Wed, Nov 22, 2017
Source: Health
You want your holiday meals to look good and taste great. But let’s be honest, EASY is important too. Plus, vegetarian. BuzzFeed News / Via Getty Images Some people like to cook big fancy meals for the holidays. You are NOT that person. Not that you wouldn't mind one or two fancy dishes in any given meal, but every. single. one? Nope. Plus, every kitchen shrinks in size as soon as you start cooking multiple dishes, as tends to happen during holiday meals. So to give you a break, we rounded up bunch of different recipes that each can be made in single pot. That's right. ONE, which means fewer dirty dishes. And these recipes don't have to be made in a pot on your stove per se —some are for your slow cooker, instant pot, or a sheet pan that can be popped in the oven. So fire up a bunch of these recipes in different parts of your kitchen for (relatively) easy holiday entertaining. reddit.com / Via giphy.com Maple Balsamic Roasted Brussels Sprouts If you're not a fan of Brussel sprouts this recipe should change your mind. You roast your veggies with extra virgin olive oil, balsamic vinegar, a touch of garlic and maple syrup, which gives them a slightly sweeter taste. Toasted pecans add crunch, and you also get chewy goodness from dried cranberries, which you add just before tossing and serving. Here's the recipe. Kristine's Kitchen / Via kristineskitchenblog.com Instant Pot Cranberry Sauce With a Touch of Apple Brandy Who doesn't love fresh cranberry sauce? And this recipe delivers a more nuanced flavor because it includes apples, orange juice, orange zest, cardamom, cinnamon, sweetener (maple syrup is one option), and a bit of apple brandy, (although that's optional). And this juicy-tart dish is ready in JUST SIX MINUTES if you use your Instant Pot. Here's the recipe. Healthyslowcooking / Via healthyslowcooking.com Instant Pot Mashed Potatoes It's not really a holiday meal without mashed potatoes is it? Well this year get your taters done in six minutes by using your Instant Pot. Although this recipe calls for chicken stock, use vegetable stock to make it vegetarian friendly. Here's the recipe. Eatwell101 / Via eatwell101.com Sautéed Green Beans With Garlic This recipe couldn't be easier and calls for only a handful of ingredients including green beans, olive oil, garlic, sea salt, and the juice and zest of one lemon. With a prep time of 2 minutes and cook time of 8 minutes, you can get this delicious dish on the table in 10 minutes. Here's the recipe. Unsophisticatedcook / Via unsophisticook.com Easy One Pan Cauliflower "Mac" & Cheese This one-pan "mac" and cheese will be a hit with both kids and adults. You'll need one head of cauliflower, garlic powder, smoked paprika, cream cheese, cheddar cheese, grated Parmesan, and a [...]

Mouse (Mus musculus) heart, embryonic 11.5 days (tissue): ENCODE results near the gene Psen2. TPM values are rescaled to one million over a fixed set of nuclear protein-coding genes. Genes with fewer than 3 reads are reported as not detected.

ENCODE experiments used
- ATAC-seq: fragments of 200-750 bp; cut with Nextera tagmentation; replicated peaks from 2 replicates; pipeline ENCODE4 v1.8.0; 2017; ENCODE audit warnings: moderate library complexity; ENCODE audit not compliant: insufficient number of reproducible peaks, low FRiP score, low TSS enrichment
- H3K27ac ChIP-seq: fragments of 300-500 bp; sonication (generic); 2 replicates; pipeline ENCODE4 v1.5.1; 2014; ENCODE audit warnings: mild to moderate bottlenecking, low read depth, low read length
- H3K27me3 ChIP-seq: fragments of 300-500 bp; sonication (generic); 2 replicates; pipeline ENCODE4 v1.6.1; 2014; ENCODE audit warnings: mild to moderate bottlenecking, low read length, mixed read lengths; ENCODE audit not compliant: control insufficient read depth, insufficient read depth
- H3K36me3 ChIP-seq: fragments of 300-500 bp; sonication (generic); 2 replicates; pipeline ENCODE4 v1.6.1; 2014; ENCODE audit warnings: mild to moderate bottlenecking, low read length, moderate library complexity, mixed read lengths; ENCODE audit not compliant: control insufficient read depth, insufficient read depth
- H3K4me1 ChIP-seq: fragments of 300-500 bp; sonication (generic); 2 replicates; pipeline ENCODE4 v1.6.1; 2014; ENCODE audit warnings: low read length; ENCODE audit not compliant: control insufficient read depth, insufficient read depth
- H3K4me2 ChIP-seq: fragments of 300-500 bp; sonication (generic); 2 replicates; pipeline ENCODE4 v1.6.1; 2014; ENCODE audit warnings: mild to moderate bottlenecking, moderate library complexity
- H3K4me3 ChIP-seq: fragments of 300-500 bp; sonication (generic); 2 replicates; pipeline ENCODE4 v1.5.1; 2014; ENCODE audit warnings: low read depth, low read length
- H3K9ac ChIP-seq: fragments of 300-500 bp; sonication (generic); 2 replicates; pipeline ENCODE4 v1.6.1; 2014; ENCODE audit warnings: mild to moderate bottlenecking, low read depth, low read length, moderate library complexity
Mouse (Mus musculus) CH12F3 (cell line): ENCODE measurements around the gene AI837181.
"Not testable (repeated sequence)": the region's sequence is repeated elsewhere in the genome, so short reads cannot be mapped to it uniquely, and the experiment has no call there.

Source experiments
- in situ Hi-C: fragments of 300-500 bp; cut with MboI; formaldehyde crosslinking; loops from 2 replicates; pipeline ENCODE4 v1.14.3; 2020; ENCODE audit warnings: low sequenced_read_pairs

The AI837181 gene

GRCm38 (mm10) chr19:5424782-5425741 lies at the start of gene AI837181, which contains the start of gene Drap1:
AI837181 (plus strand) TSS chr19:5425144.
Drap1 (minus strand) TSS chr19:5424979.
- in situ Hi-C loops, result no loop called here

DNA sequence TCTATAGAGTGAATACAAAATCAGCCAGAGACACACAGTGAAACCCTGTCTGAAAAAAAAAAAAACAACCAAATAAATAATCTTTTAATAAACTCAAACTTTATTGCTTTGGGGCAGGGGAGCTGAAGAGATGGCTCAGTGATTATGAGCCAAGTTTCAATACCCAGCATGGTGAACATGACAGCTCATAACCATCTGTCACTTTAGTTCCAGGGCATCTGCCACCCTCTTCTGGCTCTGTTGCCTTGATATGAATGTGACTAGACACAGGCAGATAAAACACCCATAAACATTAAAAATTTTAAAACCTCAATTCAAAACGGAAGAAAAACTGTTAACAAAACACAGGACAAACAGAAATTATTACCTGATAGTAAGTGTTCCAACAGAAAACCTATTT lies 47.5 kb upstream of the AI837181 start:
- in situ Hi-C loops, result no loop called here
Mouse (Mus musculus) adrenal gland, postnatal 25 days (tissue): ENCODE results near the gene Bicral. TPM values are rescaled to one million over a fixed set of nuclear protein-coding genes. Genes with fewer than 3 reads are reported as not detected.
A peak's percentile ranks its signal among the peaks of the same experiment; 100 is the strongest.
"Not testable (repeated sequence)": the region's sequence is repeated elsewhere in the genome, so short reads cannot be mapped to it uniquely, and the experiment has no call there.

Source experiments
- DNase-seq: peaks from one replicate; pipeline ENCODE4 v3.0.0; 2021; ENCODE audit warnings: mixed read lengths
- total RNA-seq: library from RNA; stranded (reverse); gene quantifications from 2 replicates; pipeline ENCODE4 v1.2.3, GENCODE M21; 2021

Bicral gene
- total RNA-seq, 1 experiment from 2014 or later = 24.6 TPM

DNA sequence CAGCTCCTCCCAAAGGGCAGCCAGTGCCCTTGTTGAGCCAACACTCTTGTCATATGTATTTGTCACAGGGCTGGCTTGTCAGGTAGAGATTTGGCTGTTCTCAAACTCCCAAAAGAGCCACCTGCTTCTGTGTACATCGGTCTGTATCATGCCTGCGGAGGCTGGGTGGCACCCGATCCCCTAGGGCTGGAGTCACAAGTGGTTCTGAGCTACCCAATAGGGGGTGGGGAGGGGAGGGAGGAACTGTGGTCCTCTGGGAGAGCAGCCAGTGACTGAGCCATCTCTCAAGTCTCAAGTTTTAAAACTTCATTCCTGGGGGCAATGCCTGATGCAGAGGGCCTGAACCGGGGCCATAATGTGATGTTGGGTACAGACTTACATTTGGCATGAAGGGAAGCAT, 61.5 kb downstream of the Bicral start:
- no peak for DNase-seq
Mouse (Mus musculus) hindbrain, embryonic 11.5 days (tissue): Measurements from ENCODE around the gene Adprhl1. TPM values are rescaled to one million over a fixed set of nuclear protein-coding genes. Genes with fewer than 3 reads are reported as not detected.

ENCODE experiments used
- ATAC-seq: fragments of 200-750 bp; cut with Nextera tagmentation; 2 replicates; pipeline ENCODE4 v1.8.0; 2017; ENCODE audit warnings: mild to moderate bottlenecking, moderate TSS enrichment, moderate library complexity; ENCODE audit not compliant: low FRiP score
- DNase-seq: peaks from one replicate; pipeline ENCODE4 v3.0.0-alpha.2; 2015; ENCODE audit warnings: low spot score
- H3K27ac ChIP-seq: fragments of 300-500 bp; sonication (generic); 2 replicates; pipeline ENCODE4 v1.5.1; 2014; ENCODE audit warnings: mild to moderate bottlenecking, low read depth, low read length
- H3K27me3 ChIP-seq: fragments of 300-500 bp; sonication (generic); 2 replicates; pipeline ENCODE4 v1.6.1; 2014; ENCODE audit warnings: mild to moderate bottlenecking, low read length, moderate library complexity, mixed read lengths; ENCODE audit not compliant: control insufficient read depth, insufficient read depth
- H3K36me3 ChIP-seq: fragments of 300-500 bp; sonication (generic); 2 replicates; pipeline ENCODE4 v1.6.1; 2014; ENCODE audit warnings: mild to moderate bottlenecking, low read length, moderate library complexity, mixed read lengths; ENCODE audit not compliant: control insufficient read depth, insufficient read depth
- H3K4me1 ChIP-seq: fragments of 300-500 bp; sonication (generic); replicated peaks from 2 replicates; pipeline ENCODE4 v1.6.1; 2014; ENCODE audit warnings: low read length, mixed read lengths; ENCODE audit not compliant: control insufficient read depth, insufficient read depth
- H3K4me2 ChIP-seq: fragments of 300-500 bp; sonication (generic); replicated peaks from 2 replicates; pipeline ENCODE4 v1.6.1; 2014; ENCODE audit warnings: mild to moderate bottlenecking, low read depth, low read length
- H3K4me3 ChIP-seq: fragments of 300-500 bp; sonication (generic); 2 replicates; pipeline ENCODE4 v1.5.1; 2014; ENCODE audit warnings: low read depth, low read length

Tue, Nov 21, 2017
Source: Health